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Grading
Your final grade will be calculated based on the following weighting system: Exams Final Exam Reading Assessments A AB+ B 94-100 90-93 85-89 80-84 30% 20% 20% BC+ C CAssignments Class/team contributions 20% 10%

75-79 70-74 65-69 60-64

D+ D DE

56-59 53-55 50-52 Below 50

Comms 101 Syllabus – Winter 2006 (Dr. Cressman) – page 5

You will be able to check your progress in class through Blackboard’s online grade book. Please do this throughout the semester and bring any discrepancies to the attention of the TA or the instructor as soon as possible. I will not welcome appeals for assignment grades after the last day of class. A few words about grading are in order. The BYU Undergraduate Catalog indicates that a grade of A signifies “excellent” performance; a B is “good,” a C is “satisfactory,” while a D is a “minimum passing” grade. While BYU admits very good students, it is extremely unlikely that all students in a class of this size perform at a level that justifies an A grade. The instructor will not impose an artificial curve on the distribution of final grades. Nevertheless, a natural distribution of sorts typically emerges in which a minority of students earn A’s. Undoubtedly, those students who earn an A will have worked hard for it. However, hard work alone does not justify an A. Inasmuch as a C indicates “satisfactory” performance, it can be assumed that this is the default position. It is not up to the instructor to justify why he did not give you an A. Your final grade will be determined by your performance. Naturally, the instructor is willing to consider a final grade change in the event that an error in calculation has been made.

Incompletes Policy
As per University policy, incompletes are not given for academic emergencies. Be aware of the drop deadline for this semester, as listed in the University catalog. Students who qualify for incomplete status must initiate the process by paying a fee and providing the instructor with the designated paperwork before the end of the semester.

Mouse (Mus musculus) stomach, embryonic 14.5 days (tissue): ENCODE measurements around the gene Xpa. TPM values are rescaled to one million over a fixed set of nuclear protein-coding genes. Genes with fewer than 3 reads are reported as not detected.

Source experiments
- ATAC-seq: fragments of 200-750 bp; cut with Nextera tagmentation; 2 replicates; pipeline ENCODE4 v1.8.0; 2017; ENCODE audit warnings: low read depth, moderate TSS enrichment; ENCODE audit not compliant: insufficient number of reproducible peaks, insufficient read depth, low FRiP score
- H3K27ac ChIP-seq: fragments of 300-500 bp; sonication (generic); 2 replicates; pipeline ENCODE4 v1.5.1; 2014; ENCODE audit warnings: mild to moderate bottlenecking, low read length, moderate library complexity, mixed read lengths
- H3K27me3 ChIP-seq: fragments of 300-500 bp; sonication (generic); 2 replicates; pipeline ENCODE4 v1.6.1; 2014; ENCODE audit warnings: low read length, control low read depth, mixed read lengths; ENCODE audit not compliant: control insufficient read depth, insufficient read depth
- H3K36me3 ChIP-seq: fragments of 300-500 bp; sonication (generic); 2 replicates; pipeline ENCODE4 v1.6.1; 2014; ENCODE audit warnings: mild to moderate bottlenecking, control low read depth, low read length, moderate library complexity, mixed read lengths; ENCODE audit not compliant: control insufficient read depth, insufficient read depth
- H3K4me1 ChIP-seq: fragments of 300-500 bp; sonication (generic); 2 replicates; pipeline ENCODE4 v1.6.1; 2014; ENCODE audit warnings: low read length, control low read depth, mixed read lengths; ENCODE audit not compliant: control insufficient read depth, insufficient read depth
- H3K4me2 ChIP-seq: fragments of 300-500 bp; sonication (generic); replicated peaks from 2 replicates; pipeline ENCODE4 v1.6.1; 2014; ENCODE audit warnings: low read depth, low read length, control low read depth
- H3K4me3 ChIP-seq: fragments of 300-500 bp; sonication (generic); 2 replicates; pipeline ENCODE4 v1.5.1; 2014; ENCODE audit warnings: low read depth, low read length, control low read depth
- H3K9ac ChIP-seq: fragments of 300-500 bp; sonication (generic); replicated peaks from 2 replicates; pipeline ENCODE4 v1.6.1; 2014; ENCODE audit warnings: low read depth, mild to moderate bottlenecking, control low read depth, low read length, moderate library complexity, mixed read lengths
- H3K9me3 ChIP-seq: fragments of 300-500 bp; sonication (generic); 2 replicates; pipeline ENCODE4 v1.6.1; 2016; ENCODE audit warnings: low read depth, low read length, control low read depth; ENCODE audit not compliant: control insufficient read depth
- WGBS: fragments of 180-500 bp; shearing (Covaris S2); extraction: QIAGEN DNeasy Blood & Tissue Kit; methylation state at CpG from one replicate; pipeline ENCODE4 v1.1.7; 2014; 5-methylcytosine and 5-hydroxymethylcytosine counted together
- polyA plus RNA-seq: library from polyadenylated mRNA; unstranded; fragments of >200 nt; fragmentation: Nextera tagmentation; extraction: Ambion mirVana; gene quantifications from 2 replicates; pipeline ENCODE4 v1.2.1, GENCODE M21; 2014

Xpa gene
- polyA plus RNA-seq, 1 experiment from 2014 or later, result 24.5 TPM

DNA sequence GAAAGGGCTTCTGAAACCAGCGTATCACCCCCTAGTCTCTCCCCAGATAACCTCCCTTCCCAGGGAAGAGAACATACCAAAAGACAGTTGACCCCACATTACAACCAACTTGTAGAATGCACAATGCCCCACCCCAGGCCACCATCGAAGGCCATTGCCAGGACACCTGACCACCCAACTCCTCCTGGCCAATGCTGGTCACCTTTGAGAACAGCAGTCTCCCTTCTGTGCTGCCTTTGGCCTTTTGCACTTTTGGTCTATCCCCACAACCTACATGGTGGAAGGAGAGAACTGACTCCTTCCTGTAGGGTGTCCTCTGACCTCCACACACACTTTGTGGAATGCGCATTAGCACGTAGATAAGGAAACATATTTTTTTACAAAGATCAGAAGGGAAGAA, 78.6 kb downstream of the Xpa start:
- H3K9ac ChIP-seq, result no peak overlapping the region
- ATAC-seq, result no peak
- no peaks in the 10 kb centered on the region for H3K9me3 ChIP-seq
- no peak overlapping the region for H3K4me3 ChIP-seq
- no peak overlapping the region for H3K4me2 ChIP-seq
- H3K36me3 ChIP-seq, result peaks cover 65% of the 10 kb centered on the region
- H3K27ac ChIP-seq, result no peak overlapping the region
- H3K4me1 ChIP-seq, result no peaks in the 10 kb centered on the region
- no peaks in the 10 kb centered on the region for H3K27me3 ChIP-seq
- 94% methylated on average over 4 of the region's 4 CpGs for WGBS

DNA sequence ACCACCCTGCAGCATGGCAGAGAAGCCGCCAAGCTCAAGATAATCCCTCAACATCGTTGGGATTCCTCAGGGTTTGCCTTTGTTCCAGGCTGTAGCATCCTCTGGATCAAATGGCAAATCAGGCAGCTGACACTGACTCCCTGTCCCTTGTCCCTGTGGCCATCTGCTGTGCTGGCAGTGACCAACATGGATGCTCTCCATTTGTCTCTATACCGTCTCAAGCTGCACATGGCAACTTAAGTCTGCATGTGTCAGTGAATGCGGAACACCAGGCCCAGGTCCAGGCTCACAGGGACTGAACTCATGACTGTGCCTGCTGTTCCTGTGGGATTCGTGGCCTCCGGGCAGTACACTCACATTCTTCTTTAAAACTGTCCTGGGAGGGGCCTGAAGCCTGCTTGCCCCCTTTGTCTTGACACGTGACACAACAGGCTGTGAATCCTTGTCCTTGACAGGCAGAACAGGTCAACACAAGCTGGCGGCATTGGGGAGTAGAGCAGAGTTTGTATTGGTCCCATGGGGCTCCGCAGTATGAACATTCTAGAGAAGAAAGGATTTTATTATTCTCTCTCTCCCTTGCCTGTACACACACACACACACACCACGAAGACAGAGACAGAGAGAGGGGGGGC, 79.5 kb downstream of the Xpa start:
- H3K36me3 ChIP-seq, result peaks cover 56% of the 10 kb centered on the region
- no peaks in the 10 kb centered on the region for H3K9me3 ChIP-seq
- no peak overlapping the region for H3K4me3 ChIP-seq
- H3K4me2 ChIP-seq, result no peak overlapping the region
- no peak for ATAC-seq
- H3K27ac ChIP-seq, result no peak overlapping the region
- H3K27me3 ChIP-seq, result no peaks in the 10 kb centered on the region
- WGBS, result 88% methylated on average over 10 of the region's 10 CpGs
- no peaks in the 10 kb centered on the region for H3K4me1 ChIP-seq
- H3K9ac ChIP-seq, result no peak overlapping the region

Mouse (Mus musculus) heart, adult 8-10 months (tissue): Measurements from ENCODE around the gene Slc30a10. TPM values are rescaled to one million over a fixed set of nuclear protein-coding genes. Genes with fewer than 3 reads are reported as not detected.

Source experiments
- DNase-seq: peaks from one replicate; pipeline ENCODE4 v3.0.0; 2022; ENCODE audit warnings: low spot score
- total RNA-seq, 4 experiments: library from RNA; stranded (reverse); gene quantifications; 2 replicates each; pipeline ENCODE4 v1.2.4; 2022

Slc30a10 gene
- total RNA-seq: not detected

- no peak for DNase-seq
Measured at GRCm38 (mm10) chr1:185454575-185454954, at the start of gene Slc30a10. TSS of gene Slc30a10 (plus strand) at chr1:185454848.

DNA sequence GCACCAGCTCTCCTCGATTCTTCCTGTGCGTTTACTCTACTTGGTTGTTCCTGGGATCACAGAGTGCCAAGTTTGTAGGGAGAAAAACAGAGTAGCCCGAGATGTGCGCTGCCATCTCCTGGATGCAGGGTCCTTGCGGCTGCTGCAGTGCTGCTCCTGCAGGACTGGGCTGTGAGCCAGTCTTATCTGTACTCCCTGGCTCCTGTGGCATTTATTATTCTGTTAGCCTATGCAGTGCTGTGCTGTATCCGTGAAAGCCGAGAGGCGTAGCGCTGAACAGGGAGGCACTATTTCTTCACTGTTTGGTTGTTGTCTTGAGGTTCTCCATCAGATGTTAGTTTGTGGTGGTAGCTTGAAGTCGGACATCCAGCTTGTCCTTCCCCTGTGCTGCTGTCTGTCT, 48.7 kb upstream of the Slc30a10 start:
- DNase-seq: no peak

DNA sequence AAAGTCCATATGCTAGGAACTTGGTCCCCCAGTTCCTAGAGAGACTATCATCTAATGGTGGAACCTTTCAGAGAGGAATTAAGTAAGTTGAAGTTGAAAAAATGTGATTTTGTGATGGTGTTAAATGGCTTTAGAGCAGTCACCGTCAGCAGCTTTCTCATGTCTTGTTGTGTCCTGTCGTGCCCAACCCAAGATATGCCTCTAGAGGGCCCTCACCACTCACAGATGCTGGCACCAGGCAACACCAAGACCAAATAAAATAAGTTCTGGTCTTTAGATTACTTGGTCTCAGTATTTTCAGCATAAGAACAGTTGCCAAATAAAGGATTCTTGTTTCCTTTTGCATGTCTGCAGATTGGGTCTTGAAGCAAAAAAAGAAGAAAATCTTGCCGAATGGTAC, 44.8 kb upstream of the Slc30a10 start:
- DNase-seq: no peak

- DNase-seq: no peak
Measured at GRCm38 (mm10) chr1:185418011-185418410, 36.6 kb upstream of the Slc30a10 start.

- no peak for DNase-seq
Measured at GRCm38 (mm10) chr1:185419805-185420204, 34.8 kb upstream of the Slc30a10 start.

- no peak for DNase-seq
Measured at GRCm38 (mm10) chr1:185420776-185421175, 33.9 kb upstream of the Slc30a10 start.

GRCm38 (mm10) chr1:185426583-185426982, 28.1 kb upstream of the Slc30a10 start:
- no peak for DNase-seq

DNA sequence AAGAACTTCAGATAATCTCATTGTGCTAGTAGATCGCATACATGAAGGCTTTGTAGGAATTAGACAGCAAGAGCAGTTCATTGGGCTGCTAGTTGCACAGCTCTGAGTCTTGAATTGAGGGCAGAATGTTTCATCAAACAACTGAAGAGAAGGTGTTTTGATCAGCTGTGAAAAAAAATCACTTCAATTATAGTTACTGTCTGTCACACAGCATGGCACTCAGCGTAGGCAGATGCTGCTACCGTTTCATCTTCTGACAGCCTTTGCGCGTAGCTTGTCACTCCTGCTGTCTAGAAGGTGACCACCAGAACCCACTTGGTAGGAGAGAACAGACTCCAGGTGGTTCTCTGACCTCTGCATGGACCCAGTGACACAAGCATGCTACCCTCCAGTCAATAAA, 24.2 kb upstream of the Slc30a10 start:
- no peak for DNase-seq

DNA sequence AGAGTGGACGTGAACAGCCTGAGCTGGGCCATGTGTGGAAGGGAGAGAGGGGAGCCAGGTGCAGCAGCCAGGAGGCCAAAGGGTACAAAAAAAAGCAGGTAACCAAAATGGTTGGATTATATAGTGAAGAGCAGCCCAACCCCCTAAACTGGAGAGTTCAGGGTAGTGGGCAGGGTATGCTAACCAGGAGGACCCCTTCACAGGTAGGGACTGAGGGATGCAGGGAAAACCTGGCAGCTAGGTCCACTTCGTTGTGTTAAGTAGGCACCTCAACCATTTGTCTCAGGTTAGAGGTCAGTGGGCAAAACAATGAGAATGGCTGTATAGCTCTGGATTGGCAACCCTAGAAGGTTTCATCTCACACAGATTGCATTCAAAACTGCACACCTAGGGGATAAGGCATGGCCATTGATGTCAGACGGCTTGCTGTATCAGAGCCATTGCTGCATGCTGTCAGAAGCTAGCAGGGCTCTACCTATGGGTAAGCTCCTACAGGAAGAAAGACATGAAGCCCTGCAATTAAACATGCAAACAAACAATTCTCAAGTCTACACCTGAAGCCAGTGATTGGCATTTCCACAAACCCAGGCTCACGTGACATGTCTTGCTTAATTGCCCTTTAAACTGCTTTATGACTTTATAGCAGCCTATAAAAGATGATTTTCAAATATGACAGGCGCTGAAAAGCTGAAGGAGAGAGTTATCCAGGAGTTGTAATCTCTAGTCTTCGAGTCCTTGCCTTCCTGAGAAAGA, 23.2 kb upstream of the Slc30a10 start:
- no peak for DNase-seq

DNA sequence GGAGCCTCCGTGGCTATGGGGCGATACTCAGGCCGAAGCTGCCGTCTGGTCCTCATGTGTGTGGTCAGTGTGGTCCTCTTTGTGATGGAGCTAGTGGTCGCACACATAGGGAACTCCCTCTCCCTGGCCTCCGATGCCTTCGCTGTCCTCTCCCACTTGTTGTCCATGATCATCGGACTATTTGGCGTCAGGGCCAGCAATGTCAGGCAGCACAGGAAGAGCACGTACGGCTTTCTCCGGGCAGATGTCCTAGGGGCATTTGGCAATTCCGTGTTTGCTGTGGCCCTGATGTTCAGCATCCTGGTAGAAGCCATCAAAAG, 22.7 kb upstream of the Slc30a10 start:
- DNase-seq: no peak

Class Schedule
This syllabus includes a class schedule, which we will try to keep. However, this is a goal only. If needed, it will be changed. You’ll be given advance warning if a change is to be made. This syllabus and other class-related materials are available on the class Blackboard site, accessible through your Route Y account.

Attendance
Attendance is expected! An attendance sheet may be passed out during each class and it is your responsibility to make sure you’ve signed it. Unexcused absences will be negatively affect your class participation and citizenship score. Excessive absences will also negatively affect your team’s performance and may result in a bad evaluation from your teammates at the end of the semester.

Late Assignments
All assignments are due before the deadline identified on the course schedule, unless changed by the instructor, and should be submitted (whether on-line or hard copy) at the beginning of class on the day identified in the course schedule. The Department of Communications has identified meeting deadlines as a significant learning outcome for this class. This learning outcome reflects the fact that the communications industries are deadline-driven and that meeting deadlines is an essential component of this program. The content of this class is intended to help you be prepared for this demand of the work world. The Communications faculty has determined in classes teaching to this learning outcome, such as this one, the ability to meet deadlines is essential and will not be waived, modified or accommodated, except in rare cases to be determined by the instructor. In deciding whether extra time will be given for an assignment in this class, the instructor will apply a professional standard such as whether an extension would be reasonable in a professional setting. In practical terms, this means that late assignments will not generally be accepted.

Classroom Etiquette
Be on time to class. This isn’t just courtesy, it is a behavior befitting a professional. Please turn off your cell phone when you get into class. Refrain from text messaging, reading the newspaper or e-mail, or surfing the web. Once you are in class you are expected to stay the entire time. Attendance is counted for those who attend the entire period; if you have to leave during class because of a conflicting appointment, you will not get credit for attendance. There will be opportunities for class discussions and conversations.